Saturday, March 10, 2007
It’s the sparkling dialogue and cracking one-liners (‘History is just one f’ing thing after another’) that carries the film of Alan Bennett’s ‘The History Boys’.
A boys’ grammar school in Yorkshire during the 1980s is trying to prepare its most talented cohort for Oxford and Cambridge. In attempt to give them some ‘polish’ the acerbic head recruits Mr Irwin. His moral relativism and intellectual detachment stands in contrast to Hector’s (played with gusto by Richard Griffiths) liberal, knowledge for knowledge’s sake, ‘pass it on, pass it on’. There’s a memorable conflict over the Holocaust.
However grammar schools those pale imitations of the independent sector – houses, masters in tweeds, classics – were largely gone by the 1980s. And Yorkshire in the 1980s? The social and economic background was the backwash from the Ripper trial, industrial decline and the miners’ strike. Cutler’s Sheffield Grammar School exists in a vacuum. See David Peace’s brilliant novels for the backdrop.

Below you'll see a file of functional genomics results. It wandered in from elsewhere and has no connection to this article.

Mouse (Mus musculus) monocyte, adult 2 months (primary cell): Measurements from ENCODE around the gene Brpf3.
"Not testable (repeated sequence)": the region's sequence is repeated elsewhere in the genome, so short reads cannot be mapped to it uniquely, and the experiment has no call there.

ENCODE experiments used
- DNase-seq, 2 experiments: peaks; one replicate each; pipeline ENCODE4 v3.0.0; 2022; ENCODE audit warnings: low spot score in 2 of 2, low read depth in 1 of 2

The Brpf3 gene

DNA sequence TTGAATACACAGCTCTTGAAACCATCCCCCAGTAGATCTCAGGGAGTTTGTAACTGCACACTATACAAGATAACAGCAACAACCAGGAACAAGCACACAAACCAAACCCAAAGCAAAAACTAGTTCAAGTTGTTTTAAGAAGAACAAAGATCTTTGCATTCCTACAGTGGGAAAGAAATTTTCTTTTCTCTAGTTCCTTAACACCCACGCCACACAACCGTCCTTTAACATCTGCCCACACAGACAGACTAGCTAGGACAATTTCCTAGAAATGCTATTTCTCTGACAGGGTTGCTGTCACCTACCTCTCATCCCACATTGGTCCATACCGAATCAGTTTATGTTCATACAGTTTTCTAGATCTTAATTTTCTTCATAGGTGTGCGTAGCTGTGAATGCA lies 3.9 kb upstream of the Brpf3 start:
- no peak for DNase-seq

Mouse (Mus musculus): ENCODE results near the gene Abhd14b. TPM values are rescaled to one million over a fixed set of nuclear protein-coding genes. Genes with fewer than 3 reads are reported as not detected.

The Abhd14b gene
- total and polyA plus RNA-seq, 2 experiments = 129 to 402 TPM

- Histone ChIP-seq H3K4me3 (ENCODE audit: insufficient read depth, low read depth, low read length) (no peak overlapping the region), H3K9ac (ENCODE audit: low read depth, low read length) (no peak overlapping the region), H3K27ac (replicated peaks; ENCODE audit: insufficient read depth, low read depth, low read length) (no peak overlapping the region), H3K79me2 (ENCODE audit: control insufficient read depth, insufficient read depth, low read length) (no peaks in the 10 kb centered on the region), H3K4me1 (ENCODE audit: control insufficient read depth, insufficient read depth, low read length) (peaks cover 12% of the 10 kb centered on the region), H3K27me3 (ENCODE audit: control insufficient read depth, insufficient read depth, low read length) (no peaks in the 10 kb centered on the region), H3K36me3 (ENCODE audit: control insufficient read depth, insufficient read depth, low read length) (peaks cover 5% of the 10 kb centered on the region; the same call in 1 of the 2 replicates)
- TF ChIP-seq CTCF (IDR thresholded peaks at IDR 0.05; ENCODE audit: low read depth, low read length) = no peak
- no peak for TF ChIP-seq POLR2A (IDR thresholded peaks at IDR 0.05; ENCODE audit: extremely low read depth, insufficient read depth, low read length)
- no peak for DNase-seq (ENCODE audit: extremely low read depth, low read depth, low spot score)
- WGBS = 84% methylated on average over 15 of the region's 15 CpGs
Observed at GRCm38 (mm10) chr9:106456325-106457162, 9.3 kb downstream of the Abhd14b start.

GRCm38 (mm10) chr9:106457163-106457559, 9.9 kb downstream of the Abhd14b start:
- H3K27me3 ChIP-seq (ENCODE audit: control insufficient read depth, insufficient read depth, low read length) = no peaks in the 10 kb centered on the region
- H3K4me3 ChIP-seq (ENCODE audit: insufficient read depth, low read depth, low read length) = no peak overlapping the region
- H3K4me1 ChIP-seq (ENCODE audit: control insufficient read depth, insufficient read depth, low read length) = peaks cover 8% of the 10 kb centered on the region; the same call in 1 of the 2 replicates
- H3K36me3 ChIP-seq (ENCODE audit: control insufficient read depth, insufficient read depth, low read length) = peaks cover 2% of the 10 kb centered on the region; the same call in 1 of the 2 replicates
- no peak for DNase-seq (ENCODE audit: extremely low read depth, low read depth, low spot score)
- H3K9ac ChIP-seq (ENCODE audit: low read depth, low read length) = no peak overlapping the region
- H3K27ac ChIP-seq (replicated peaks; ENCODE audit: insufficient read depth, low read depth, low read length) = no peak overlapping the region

‘The History Boys’ fails to explore the tensions between the boys’ own home life and the faux public school values, something that Alan Bennett wrote about extensively in his autobiography (see also Richard Hoggart in ‘The Uses of Literacy’). Most teachers will be uncomfortable with the attempt to justify paedophilia as Hector having a grope with the boys on his motorbike; after all they even have a rota to enjoy this privilege.
Some of the comic acting is first rate; the re-enactment of ‘Brief Encounter’ by two of the boys was worth the ticket price, but the film does struggle in adapting from the stage, consequently the ending looks contrived.
Rating 7 out of 10.
And I've always thought Alan Bennett's world a little... detached from the one I inhabit (still love it, though)